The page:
Armed Conflicts
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Harbinger of general conflict? NATO sent flying radars to Romania

NATO surveillance aircraft are patrolling the skies above Romania, monitoring Russian military activity near NATO's borders, a NATO Information Directorate reports.

In line with this, NATO has deployed three E-3A Airborne Warning and Control System (AWACS) surveillance aircraft to Bucharest, Romania to support NATO's enhanced presence in the region and monitor Russian military activity.

AWACS aircraft can track and detect aircraft hundreds of kilometers away, making them ideal for helping to guard allied airspace. After Russia's war in Ukraine, NATO has strengthened its presence in Eastern Europe, including by creating new multinational battle groups and enhanced air defense systems, as well as deploying additional fighters, surveillance aircraft and tankers. In the event of a crisis, AWACS aircraft would provide them with critical elements such as situational awareness, helping them defend allied territory.

The aircraft arrived in Bucharest on 17 January 2023 and deployment will take several weeks. They are part of a fleet of 14 NATO AWACS aircraft based in Geilenkirchen, Germany.

German Air Force Major Christian Brett, Public Affairs Officer, said: "Since the illegal annexation of Crimea in 2014, we have been carrying out these types of surveillance flights over NATO's eastern flank. We have increased our flying hours since the start of the Russian invasion of Ukraine in 2022, to provide NATO commanders and headquarters with the best possible information about what is happening on the ground and in the air. This is a sign of NATO's vigilance and readiness to defend every inch of NATO territory."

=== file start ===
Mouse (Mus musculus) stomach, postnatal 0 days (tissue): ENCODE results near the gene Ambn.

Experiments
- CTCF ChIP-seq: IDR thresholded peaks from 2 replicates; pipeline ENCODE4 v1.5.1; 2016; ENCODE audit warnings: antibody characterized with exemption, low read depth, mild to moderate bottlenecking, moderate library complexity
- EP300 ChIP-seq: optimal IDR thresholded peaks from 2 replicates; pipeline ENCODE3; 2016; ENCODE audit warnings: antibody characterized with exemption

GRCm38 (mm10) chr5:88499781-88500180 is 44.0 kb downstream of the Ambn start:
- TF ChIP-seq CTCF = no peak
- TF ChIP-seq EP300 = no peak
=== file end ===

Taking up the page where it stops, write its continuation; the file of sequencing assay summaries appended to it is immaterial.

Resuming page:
Lt. Col. Denis, AWACS tactical officer of the Belgian Air Force says: “So AWACS is basically a flying command and control station. It has radar on board. It also has many detection capabilities on board, and has many communication systems. So we can basically collect a lot of information and distribute it to the partners that we have. That could be airborne partners, but also partners on the ground."

He adds: "So with our radar, we can detect far away and we will create a clear radar image. How is it; This radar image is basically anything that flies into our area of responsibility and will be detected. This means we know who is who and who flies there. And once we have that radar image, we distribute it to our partners using data links, but also by communicating with the partners, using the radios that we have on the aircraft. This means we can talk securely with our partners. We also have the ability to detect ships and generate a surface image and exchange that surface image with the ground as well. Once we have this radar image, we can also check aircraft in our area of responsibility. So basically you can compare us to an air traffic control station, creating a radar image and controlling the aircraft that we have in our area of responsibility. The strategic importance of NATO AWACS here on the eastern flank of the Alliance is that we have a long detection range to the east and we are basically an airborne early warning for the eastern flank of the Alliance."


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